There was more good news from the Congressional Budget Office today regarding the Affordable Care Act. The latest’s estimates significantly reduce the costs of expanding medical care under the law:
The Congressional Budget Office on Monday significantly lowered its estimate of the cost of providing health insurance coverage to millions of Americans under the Affordable Care Act.
Douglas W. Elmendorf, the director of the budget office, said the changes resulted from many factors, including a general “slowdown in the growth of health care costs” and lower projections of insurance premiums that are subsidized by the federal government.
In March 2010, when President Obama signed the health care law, the Congressional Budget Office estimated that the expansion of coverage would cost the federal government $710 billion in the fiscal years 2015 through 2019, Mr. Elmendorf said.
“The newest projections indicate that those provisions will cost $571 billion over that same period, a reduction of 20 percent,” he said. The Affordable Care Act not only subsidized the purchase of private insurance, but also authorized a major expansion of Medicaid, the federal-state program for low-income people.
As usual, conservatives are cherry picking and distorting the numbers to portray this as a negative. Among other distortions of the facts, they fail to take into account the fact that having a substantial portion of the country be uninsured results in higher costs for both government programs, as well as costs which are passed on to those who do pay for insurance. The bottom line is that, even before these more favorable numbers, the CBO found that the Affordable Care Act results in a reduction in the deficit. Strange that conservatives who place such a high priority on reducing the deficit (which was run up by Republicans during the Bush years) oppose a program which will help reduce the deficit.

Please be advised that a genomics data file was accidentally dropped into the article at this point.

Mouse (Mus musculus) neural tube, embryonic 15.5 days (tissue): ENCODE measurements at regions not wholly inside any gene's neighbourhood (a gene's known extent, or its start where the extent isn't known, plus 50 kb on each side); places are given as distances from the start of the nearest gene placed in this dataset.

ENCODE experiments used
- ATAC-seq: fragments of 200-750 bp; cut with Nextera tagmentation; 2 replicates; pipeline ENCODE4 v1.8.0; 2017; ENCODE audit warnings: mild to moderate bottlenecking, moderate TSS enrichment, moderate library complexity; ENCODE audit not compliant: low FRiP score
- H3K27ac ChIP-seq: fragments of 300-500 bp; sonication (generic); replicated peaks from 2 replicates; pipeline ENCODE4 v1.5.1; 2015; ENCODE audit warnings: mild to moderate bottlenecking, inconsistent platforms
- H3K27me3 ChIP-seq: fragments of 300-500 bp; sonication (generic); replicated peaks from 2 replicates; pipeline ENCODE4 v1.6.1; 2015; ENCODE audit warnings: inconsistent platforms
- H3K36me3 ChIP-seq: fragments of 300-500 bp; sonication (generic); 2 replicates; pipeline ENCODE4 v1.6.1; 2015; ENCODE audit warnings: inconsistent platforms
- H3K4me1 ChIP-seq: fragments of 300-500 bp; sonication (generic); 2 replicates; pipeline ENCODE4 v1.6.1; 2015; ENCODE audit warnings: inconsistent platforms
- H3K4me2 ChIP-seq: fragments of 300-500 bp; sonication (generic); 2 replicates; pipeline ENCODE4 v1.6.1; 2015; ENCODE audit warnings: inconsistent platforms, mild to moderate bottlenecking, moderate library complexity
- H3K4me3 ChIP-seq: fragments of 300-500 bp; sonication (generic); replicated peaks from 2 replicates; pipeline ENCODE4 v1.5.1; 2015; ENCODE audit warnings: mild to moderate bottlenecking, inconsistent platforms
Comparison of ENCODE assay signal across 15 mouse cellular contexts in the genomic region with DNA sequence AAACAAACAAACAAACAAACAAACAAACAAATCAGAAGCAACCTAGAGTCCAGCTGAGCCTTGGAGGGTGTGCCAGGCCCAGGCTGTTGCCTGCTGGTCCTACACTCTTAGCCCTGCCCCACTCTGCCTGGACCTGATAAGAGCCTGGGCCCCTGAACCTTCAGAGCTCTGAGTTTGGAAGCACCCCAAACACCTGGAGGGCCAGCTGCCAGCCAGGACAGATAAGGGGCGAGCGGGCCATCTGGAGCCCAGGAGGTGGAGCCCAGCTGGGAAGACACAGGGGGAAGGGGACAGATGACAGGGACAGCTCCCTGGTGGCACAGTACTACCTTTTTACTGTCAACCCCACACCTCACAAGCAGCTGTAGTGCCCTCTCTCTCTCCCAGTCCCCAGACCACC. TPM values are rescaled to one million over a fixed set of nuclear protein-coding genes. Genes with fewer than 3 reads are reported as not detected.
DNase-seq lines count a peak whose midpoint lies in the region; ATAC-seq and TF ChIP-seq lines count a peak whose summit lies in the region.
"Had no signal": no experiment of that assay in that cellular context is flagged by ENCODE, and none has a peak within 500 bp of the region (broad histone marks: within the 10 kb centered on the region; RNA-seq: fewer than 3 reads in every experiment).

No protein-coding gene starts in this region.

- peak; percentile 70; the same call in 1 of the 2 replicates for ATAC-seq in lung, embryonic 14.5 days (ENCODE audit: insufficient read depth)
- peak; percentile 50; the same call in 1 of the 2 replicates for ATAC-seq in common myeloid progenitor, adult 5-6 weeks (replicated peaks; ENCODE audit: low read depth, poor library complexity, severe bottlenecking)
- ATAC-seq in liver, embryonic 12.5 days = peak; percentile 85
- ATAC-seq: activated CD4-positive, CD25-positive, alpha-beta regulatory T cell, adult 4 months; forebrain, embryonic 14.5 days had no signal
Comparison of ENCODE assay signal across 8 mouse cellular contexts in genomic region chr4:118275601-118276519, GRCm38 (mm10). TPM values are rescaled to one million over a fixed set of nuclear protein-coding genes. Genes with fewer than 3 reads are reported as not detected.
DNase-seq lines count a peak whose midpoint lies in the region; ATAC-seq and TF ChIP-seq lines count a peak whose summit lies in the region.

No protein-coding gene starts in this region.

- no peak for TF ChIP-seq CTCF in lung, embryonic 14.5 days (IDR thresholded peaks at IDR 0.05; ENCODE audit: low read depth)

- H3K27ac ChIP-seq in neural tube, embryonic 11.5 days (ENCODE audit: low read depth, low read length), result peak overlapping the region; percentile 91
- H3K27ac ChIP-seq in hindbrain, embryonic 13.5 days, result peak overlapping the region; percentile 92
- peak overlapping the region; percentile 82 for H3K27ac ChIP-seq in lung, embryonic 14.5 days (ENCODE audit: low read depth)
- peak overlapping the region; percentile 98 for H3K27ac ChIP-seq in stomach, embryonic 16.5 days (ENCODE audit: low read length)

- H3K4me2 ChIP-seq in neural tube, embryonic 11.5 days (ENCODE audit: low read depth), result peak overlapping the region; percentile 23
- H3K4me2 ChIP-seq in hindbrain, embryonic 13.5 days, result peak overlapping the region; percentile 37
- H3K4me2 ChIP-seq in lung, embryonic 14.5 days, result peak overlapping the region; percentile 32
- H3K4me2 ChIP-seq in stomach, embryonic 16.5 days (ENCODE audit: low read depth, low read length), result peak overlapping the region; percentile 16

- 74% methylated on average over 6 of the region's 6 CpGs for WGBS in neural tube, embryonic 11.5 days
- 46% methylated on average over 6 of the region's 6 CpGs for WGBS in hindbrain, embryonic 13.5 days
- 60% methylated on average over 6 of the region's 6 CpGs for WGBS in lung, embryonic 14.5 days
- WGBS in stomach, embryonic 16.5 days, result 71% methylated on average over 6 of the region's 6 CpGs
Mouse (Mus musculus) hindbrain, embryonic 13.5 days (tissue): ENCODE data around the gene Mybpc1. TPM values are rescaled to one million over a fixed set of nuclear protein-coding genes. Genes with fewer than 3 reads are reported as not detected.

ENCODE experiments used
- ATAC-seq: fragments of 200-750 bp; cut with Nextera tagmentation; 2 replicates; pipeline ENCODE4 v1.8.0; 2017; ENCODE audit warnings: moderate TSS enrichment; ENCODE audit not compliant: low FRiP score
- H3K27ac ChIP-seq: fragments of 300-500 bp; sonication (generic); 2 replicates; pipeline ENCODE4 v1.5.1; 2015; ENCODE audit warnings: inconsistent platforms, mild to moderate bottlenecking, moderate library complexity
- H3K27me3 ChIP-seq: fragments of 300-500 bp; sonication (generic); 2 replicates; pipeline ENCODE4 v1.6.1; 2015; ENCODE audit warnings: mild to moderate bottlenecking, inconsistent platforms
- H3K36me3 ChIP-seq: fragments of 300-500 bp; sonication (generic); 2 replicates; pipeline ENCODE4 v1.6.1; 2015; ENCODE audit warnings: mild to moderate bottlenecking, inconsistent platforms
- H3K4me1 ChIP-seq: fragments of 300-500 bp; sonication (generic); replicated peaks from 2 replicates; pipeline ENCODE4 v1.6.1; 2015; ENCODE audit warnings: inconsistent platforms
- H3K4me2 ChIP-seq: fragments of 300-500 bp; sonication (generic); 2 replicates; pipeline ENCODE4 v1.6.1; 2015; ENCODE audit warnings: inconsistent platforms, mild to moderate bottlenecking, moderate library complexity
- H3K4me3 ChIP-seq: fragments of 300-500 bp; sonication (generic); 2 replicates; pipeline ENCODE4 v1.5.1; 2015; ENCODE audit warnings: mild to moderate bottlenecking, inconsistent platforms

Of course if conservatives are unhappy with the cost of the Affordable Care Act, they should keep in mind the fact that costs are much higher due than they otherwise might be due to providing coverage through private insurance companies rather than through a single-payer system modeled on Medicare. Somehow I doubt many conservatives would go for the far more cost effective single-payer model.
Conservatives are also attacking the law because, while reducing the number of uninsured by 27 million people, there will still be 31 million uninsured in 2025. However, when looking at who will remain uninsured, I wonder which group conservatives are complaining about. Of this 31 million, 30 percent are illegal aliens and conservatives would sure protest if health care coverage were extended to them. Another 1o percent are ineligible for coverage because of living in states which did not expand Medicaid–a decision which conservatives support. The remainder are people who will qualify for coverage but choose not to purchase it.
The number of uninsured might fall as more red states go along with the expanded Medicaid program. It was just announced that Indiana is the latest to offer the expanded Medicaid program.